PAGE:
It even says so in your HTML
"<!-- FIX ME: you will need to fix the url for this to wherever it belongs -->
<img src="heading.jpg" alt="Scobleizer: Microsoft Geek Blogger" width="730" height="114">"
eddwo: thanks! I'm going to need to republish my site to fix that. Will do shortly.
Is there any official API for retrieving comments? I know theres an ATOM spec for specifying the comment url and sending them but I've not seen one for retrieving them.
If there is one, what are the RSS readers that support it? I've never really got into using an RSS reader because I always want to read the comments, and that means I have to visit the website anyway.
Also I'm using the new Firefox with LiveMarks, which kinda gives me the best of both worlds.
If the idea is to promote rich clients instead of web interfaces that definatly something I would look for.
I'd like a Channel9 rich client, a Slashdot rich client etc, but without resorting to screen scraping.
still, just not the number. We already have determined the problem and are working on a solution to this. There should be something ready in the next 60 days or less. Steve Kirks Product Manager, Radio UserLand http://steve.userland.com/
But part of your whole blog outreach "posts" have been about how commenting is valuable,
One of the things that lifts MS blogs above simple PR fluff is commenting, feedback, the fact that you can * or moan to a person, rather than an anonymous feedback/wishlist email.
As much as your radioland URL is well known, it's been awfully slow recently, and lack of abilities like search (no, Robert, google isn't the same as having a little search box on your site), plus the awful "popup" commenting, maybe it is time to leave.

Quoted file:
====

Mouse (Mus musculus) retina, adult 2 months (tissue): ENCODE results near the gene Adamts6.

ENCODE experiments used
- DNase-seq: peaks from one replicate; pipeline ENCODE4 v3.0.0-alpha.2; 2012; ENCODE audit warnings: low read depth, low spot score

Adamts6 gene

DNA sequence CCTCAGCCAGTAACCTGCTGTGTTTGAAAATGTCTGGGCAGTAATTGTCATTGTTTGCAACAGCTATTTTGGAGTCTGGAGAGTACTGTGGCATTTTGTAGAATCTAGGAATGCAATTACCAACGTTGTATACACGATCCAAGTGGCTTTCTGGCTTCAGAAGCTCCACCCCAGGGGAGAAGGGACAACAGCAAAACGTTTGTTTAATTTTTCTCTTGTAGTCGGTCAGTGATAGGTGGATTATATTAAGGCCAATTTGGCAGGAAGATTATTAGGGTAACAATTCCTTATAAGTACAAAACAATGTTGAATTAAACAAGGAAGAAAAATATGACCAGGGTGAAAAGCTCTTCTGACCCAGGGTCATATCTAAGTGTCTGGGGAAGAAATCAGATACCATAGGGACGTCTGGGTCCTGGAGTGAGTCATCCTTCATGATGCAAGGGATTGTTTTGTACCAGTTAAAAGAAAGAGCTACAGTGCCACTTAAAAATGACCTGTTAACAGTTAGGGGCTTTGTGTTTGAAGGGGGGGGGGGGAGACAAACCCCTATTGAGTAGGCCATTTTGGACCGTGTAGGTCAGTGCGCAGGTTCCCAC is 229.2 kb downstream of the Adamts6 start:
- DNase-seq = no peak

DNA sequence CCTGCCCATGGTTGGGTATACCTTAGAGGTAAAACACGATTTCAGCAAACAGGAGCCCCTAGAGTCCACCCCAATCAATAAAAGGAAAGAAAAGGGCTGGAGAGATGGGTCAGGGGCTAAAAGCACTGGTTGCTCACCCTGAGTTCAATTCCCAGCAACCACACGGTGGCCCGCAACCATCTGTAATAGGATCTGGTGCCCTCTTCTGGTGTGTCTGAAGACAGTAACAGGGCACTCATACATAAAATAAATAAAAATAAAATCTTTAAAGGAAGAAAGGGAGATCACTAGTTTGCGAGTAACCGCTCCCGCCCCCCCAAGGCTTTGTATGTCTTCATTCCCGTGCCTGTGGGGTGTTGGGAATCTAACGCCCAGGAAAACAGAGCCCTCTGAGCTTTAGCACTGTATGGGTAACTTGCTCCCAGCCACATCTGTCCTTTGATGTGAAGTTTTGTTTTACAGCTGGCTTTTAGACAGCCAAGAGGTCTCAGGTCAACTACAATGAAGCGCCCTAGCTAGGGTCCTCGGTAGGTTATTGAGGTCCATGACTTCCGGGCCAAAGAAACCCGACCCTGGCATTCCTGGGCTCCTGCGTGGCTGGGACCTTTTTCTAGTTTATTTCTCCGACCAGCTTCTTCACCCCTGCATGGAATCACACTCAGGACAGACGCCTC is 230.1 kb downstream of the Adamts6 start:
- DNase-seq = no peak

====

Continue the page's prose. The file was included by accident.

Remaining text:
I read your blog on my Mobile Phone on the train home from work. Its a Nokia 6600 with Opera.
There's isn't an API for the UserLand comment server at this point, but Scoble's RSS 2.0 feed contains links for comments (when enabled). If your reader supports it, you'll get a comment link.
If trackbacks work with comments disabled, I'd go ahead and disable comments.
I think what I'm looking for is
Chris Sells <wfw:commentRSS/> tag. That way you get the comments back in the same way as the RSS feed itself.
I've been using XMLSPY a lot recently and I really like the way it shows a graphical representation of an XSD schema. You see an element item of a complextype and you can expand it to see the child elements, and its child elements etc. It makes it really easy
to visualise the schema. You can keep expanding nodes in all directions and it never suffers performance wise.
Visual Studio tries to do a similar thing but it doesn't look nearly as elegant and gets really slow.
I'd love to see an RSS reader that did a similar thing with Feed->Comments/Trackbacks->Commenters Feed->Comments->.. etc.
I think this blurs the line between your personal blog and the company sponsored community site.
I can't speak to you using company assets for your personal use, since you've mentioned before that you aren't paid to blog per se, that's something for your boss and bosses boss to work out and doesn't matter to me or anyone not working at Microsoft. It's
not like Microsoft isn't already sponsoring space for employees personal use (e.g. blogs.msdn.com), but creating a thread in a community site for your own use seems a little out of bounds to me. Meaning that it seems odd to me.